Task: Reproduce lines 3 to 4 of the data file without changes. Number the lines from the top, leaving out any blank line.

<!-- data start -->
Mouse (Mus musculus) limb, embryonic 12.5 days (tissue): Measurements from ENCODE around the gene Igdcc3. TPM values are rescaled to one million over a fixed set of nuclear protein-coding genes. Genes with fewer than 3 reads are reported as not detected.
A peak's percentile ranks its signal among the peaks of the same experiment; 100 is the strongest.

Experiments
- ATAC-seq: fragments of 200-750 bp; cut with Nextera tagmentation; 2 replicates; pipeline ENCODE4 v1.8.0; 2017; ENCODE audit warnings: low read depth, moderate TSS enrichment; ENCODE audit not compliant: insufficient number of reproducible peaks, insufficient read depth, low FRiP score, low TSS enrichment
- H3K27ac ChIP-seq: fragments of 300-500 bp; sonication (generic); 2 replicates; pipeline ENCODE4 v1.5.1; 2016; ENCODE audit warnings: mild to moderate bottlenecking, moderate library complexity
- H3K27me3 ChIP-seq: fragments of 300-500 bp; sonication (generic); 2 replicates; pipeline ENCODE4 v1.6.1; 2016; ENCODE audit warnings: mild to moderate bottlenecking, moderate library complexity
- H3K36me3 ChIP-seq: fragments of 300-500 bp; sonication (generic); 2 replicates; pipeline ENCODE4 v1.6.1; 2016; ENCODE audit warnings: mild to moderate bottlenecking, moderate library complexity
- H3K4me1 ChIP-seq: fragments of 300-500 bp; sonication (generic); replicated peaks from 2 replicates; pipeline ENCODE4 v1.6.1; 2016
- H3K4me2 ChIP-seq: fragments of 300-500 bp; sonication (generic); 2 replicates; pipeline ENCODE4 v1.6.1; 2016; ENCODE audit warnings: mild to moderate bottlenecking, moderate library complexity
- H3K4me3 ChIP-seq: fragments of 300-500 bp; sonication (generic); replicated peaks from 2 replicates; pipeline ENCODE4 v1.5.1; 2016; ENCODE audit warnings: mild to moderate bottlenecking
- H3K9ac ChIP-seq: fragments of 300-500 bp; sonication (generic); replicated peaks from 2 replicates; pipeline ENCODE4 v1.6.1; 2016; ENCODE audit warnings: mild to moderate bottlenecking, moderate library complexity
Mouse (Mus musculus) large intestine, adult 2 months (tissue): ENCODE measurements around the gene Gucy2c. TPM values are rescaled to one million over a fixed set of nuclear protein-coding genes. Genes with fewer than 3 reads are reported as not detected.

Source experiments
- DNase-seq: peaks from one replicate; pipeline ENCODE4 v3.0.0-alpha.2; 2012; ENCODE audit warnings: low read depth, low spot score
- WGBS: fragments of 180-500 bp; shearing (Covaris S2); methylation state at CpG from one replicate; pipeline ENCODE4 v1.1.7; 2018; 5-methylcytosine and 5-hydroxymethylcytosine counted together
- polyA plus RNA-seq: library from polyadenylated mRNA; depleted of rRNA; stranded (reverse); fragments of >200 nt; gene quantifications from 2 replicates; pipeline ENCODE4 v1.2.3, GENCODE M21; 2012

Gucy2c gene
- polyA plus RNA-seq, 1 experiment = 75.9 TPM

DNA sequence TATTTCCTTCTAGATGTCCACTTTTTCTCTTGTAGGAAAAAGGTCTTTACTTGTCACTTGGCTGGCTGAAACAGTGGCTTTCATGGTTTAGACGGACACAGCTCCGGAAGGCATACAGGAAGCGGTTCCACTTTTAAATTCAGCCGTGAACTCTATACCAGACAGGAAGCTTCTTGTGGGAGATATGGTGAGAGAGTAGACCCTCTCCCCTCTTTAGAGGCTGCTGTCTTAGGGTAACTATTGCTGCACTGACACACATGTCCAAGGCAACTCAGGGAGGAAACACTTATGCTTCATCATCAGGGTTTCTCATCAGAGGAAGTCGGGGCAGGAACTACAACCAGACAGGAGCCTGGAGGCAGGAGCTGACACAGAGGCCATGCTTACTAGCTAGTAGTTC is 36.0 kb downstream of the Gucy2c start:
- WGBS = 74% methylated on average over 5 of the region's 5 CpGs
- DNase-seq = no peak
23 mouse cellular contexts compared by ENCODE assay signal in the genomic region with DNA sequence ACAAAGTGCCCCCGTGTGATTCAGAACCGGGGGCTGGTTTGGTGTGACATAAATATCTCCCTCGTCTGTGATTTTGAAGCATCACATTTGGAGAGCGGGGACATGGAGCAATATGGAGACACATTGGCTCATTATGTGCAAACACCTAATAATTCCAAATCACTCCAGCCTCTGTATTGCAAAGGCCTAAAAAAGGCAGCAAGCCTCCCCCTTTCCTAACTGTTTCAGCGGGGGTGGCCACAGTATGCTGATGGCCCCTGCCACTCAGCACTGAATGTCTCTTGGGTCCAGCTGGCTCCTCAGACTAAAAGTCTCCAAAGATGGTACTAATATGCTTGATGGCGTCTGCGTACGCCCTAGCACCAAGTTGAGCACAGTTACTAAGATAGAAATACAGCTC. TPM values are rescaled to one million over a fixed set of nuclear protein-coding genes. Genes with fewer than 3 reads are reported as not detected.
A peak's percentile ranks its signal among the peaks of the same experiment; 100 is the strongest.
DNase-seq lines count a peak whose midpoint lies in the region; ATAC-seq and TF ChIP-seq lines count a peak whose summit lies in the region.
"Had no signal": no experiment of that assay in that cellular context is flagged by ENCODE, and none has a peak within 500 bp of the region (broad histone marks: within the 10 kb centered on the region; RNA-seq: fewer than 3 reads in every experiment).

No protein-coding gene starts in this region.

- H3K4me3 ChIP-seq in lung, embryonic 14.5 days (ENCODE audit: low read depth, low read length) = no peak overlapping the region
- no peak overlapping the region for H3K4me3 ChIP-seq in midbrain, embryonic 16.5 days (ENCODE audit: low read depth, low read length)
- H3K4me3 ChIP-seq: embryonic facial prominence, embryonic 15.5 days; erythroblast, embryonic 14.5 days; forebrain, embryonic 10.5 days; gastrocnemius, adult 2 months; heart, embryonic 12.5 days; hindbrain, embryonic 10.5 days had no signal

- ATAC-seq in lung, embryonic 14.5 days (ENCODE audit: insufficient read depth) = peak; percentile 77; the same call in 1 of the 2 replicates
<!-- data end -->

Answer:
Experiments
- ATAC-seq: fragments of 200-750 bp; cut with Nextera tagmentation; 2 replicates; pipeline ENCODE4 v1.8.0; 2017; ENCODE audit warnings: low read depth, moderate TSS enrichment; ENCODE audit not compliant: insufficient number of reproducible peaks, insufficient read depth, low FRiP score, low TSS enrichment